Genesis vii. 4-5.

July 14, 2010

For yet a while, and after seven days, I will rain upon the earth forty days and forty nights; and I will destroy every substance that I have made, from the face of the earth.  And Noe did all things which the Lord had commanded him.

4a. “After seven days I will rain upon the earth”

St. Chrysostom: “Attend, I beseech you, to the excellence of the divine goodness even from what is said here, how after such tolerance even now He warns seven days before, wishing to improve them by fear and lead them to penance.  For what He foretells in order to avoid inflicting upon them what he says, consider the Ninivites, and attend to the greatness of the difference between them and the men of Noe’s time.  For these, who had heard for so many years that disasters were at the door, nevertheless did not cease from their malice.  For we are accustomed to be more negligent, when punishment is taken away and postponed; and when afflictions press upon us closely, then we are humbled, and show greater conversion: this is what happened to the Ninivites.  For when they heard, Yet three days, and Ninive shall be destroyed,[1] not only did they not despair, but raised themselves up at this word, and made such abstinence from their vices, and showed such diligent confession, that they extended what pertained to confession even to their animals …

“Did you see the pleasing soul of the barbarians?  Did you see how the small number of days neither made them lazy nor led them to despair?  And see the men of Noe’s time, after so many years, when they heard: ‘Yet seven days, and the flood shall begin,’ they did not convert, but remained senseless and without sorrow: whence it becomes known that our will is the cause of all our evils.  For look: both they and the Ninivites were men, and of the same nature of anyone else: but not of the same will.  Accordingly the Ninivites escaped disaster, because the good God was content with their penance on account of his mercy; but the others were drowned and perished in general ruin” (xxiv. 6-7.).

St. Ambrose: “It should also be sought with zeal why it is that after Noe entered the ark and led in the animals, the flood began after seven days.  For it does not seem idle that neither more nor fewer days were interspersed, but just as many as were in the creation of the world.  For the world was made in six days, and on the seventh day God rested from His works.  By which evidence God declared that He was the author both of the world and of the flood.  He created the world because of His goodness; He sent the flood as just punishment for our crimes.  Men are therefore warned even from the number of days in which the world was created, that they ought to reconcile themselves to their Creator not only with tears and supplication, but with correction of their behavior.  So the Lord gave them an interval for repentance, wishing rather to pardon than punish; so that with the terror of the impending flood hanging over them, He might compel them to beg for pardon; and while they tremble with fear at the danger of imminent death, they might renounce their impiety and injustice … So He waited for the seventh day, the one on which He rested from His work, so that if they begged for forgiveness, all might be righted, and He might rest from His anger” (De Noe et Arca, xiii. 42.).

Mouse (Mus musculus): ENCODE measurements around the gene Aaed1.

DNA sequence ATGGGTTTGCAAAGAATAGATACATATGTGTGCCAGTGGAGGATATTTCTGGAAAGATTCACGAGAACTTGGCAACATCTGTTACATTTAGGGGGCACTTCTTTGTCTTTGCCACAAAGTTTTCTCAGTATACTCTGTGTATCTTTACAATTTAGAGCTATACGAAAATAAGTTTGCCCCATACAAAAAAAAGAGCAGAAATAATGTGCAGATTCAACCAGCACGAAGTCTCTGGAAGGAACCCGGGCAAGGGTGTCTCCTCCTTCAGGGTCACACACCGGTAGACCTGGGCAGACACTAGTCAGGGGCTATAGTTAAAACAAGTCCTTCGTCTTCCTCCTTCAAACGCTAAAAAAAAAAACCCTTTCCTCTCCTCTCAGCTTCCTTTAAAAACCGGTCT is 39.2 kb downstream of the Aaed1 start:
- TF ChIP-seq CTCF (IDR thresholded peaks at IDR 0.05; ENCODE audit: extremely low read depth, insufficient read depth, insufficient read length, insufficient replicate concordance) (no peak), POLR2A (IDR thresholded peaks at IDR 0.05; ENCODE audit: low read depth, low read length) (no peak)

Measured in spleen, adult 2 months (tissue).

4b. “Forty days and forty nights”

St. Chrysostom: “Then, to increase their terror greatly, He says, For forty days and forty nights.  What?  Could He not have brought in all the rain in one day if He had wished?  What am I saying, one day?  He could have done it in one instant: but He yields them this, wishing at once to instill fear into them, and give them a chance to escape the punishment that now waits at the door” (xxiv. 7.).

St. Ambrose: “This also was not to be cast aside, that it says the flood occurred for forty days, and then added, forty nights.  For we know that a day means when the sun lights up the earth, and that night means when the surrounding darkness separates us from that brightness; and very often we do not include night when we say ‘day,’ and very often we do.  For when we say a month of thirty days, we also mean nights.  So since it would have been enough for Moses to have said the flood lasted forty days, we ask why he added, and forty nights.  Some who have come before us have taken it to show the ruin caused by the flood of both men and women: they refer day to man, who is purer, like light, and night to woman, who it is written was created while the man slept; and at the same time because the man is first, like the author, to move the virtue of the woman and cause her to give birth …